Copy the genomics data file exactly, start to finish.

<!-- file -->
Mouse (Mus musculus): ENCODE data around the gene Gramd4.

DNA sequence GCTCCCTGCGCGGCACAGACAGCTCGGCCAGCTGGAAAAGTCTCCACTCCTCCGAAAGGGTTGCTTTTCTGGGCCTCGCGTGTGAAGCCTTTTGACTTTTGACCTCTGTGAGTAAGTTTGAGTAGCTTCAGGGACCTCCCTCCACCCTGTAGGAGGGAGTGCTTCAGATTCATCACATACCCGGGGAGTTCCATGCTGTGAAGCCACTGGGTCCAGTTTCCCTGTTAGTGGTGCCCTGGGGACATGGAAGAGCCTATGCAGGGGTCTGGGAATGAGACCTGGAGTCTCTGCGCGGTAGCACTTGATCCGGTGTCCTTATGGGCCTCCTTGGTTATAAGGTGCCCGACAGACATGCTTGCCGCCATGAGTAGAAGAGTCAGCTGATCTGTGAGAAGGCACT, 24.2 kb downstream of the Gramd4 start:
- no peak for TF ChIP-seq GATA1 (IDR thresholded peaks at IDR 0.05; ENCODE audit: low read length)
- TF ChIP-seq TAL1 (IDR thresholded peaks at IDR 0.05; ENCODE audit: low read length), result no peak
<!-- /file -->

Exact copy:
Mouse (Mus musculus): ENCODE data around the gene Gramd4.

DNA sequence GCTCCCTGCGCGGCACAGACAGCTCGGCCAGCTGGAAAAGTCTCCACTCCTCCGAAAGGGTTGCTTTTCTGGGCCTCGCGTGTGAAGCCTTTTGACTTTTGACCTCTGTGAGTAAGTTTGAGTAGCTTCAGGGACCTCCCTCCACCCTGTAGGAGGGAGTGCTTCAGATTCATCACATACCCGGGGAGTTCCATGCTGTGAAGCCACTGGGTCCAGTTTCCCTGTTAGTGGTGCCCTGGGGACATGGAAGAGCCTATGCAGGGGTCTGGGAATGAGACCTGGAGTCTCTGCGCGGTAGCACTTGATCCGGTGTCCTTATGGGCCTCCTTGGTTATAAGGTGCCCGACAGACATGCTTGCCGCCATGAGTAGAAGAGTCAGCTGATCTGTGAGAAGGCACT, 24.2 kb downstream of the Gramd4 start:
- no peak for TF ChIP-seq GATA1 (IDR thresholded peaks at IDR 0.05; ENCODE audit: low read length)
- TF ChIP-seq TAL1 (IDR thresholded peaks at IDR 0.05; ENCODE audit: low read length), result no peak